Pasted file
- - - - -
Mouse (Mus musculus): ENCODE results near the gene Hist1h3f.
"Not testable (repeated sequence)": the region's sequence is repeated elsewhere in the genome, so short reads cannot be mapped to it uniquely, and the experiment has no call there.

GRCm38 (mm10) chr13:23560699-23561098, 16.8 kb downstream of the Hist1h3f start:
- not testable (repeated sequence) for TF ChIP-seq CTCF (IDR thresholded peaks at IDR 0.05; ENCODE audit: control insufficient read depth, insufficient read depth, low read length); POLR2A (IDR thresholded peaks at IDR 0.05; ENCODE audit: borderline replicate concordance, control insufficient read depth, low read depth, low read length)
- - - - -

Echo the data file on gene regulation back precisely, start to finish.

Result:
Mouse (Mus musculus): ENCODE results near the gene Hist1h3f.
"Not testable (repeated sequence)": the region's sequence is repeated elsewhere in the genome, so short reads cannot be mapped to it uniquely, and the experiment has no call there.

GRCm38 (mm10) chr13:23560699-23561098, 16.8 kb downstream of the Hist1h3f start:
- not testable (repeated sequence) for TF ChIP-seq CTCF (IDR thresholded peaks at IDR 0.05; ENCODE audit: control insufficient read depth, insufficient read depth, low read length); POLR2A (IDR thresholded peaks at IDR 0.05; ENCODE audit: borderline replicate concordance, control insufficient read depth, low read depth, low read length)